NBN's Tassie upgrade to cost $1.3 million

NBN's Tassie upgrade to cost $1.3 million

Summary: NBN Co will spend $1.3 million on replacing outdated network technology in 700 premises in Tasmanian trial sites for the National Broadband Network (NBN).


NBN Co will spend $1.3 million on replacing outdated network technology in 700 premises in Tasmanian trial sites for the National Broadband Network (NBN).

Tasmania was the first state in Australia to receive the NBN roll-out. As such, it was treated as a pilot site for the $35.9 billion network, as NBN Co used it to work out the best technology and construction methods for the national roll-out. Installed in each of the Tasmanian premises in the initial stage of the roll-out was an NEC Ethernet network-termination unit (NTU), with a maximum download speed limited to 100 megabits per second (Mbps), while NBN Co now plans to offer speeds of 1 gigabit per second (Gbps) in the future.

NBN Co has since been using Alcatel-Lucent interfaces in premises in the mainland roll-out sites, which can support 1Gbps download speeds.

CEO Mike Quigley told a Budget Estimates hearing last night that the company will need to replace the NEC devices with the Alcatel-Lucent gear in approximately 700 premises in Tasmania, comprising of 300 in Midway Point, 150 in Scottsdale and over 200 in Smithton. This is significantly lower than the 4000 estimated in February. The company has estimated that the replacement will cost a total of $1.3 million to the taxpayer. NBN Co will finish this upgrade by the end of the year.

Telstra said in February that it will withhold offering commercial services in Tasmania until the upgrade has been completed.

"Telstra needs to wait until the technology in Tasmania is upgraded, and the NBN systems and processes that support serving our customers provide the same levels of service to all customers, no matter where they live," Telstra told ZDNet Australia at the time.

NBN Co said that customers wouldn't notice the difference between the two devices today, and that there are many other service providers to choose from in Tasmania in the meantime.

"The good news for people in these communities is that they don't need to wait for Telstra before receiving the benefits of super fast broadband. There are plenty of choices from plenty of other internet service providers that are offering very competitive NBN-enabled services right now."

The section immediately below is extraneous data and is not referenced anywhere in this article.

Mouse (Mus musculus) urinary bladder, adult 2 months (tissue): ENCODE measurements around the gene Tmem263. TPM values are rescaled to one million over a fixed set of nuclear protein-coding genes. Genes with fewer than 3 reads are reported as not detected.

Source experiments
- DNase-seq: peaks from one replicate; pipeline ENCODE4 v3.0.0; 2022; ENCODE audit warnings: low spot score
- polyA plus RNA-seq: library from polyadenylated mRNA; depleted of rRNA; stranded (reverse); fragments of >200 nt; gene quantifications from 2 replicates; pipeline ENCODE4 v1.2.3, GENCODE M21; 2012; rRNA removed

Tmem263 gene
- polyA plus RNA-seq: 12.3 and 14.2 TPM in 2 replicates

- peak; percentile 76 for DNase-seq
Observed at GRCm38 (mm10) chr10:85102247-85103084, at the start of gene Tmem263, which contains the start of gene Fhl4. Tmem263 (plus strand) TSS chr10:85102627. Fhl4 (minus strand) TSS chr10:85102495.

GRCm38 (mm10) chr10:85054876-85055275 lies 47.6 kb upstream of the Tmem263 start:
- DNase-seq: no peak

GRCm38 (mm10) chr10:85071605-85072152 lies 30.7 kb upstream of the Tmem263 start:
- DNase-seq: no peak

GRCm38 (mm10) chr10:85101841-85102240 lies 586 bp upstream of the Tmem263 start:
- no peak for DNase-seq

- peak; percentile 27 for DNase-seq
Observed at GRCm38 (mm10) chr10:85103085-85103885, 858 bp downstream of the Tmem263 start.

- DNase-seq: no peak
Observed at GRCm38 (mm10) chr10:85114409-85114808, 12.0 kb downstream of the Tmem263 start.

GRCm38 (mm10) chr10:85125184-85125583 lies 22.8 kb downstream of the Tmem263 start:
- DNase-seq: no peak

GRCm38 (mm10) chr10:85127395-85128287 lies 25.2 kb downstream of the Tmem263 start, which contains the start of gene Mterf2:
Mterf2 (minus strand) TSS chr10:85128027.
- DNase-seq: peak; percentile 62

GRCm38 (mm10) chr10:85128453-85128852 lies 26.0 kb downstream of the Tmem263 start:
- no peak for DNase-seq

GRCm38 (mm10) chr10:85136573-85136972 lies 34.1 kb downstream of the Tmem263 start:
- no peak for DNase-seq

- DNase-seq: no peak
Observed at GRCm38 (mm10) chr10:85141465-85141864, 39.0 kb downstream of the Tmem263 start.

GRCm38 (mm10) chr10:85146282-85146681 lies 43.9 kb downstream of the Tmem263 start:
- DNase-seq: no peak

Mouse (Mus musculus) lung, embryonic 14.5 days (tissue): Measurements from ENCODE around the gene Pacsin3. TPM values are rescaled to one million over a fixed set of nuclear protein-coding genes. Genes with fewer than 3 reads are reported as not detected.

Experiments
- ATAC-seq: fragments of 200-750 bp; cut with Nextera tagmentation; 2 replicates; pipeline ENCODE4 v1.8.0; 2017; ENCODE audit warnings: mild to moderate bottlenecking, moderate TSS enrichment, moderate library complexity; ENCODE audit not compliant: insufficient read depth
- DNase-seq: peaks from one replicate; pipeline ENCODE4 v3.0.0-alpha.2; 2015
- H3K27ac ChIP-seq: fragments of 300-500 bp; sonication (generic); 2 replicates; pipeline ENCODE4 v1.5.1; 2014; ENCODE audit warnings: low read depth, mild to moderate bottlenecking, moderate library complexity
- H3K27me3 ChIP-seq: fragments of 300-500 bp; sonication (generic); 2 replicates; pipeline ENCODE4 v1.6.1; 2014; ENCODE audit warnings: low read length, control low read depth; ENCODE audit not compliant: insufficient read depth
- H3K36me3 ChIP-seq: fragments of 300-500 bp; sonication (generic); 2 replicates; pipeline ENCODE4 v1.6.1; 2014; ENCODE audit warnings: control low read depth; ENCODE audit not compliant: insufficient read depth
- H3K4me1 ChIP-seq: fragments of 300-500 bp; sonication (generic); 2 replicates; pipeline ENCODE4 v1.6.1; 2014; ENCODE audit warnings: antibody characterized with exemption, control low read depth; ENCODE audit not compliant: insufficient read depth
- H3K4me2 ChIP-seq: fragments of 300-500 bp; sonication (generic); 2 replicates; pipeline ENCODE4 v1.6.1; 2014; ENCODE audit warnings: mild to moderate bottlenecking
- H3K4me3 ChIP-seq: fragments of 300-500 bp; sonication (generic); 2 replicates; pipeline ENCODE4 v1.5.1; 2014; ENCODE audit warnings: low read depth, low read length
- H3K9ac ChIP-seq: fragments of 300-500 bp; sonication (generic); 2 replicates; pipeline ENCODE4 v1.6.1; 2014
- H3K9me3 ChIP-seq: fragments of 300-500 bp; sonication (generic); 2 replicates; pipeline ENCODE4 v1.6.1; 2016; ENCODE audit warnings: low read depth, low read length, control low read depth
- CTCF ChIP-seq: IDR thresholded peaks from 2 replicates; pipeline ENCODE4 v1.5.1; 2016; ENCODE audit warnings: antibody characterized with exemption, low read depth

Topics: NBN, Broadband, Hardware, Telcos, Telstra


Armed with a degree in Computer Science and a Masters in Journalism, Josh keeps a close eye on the telecommunications industry, the National Broadband Network, and all the goings on in government IT.

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  • Its good to see the NBN keeping up with the latest equipement & letting the people benefit from it.
    After all thats why it was a trial, to see how this equipment went. Now its time to set a standard for everyone to have equal quality of service.
    Well done NBN!
  • It's nice to see Tas finally get some decent internet connectivity, for too long Tas has been stooged on decent internet connectivity but that has finally changed with the NBN.
    • Given the early priority given to Tasmania, it is around 90% likely that the entire state will receive the full NBN rollout as originally planned (fibre, fixed wireless & satellite), even if there is a change in government.

      Makes it a great place to move to and set up business!
  • Thank you, Tasmania, for helping NBNCo get the design optimised. Heard a great anecdote this week. Four kids at a little school in one of the Tassie pilot towns wanted to study Japanese, but they could not afford to engage a specialist language teacher. So, those four children are doing their Japanese class, at school, with a Japanese teacher located in Japan. Nice one.
    • But, but, but... they could do that on dial-up ;-)
  • So thats $2000 per premise just to replace the NTU...wow. Somebody is making a fortune on that work
    • The point of pilot schemes is to determine the best practice and save money in the broader picture.

      The Tasmanian rollout planning actually pre-dated NBNco and this just serves to emphasise why a national project is needed.
  • I think everyone is missing the big picture here and that is the anti-NBN zealots have effectively admitted defeat by complaining about this upgrade.

    They are now finally admitting we will ALL need speeds faster than 100/40mbps.
    Hubert Cumberdale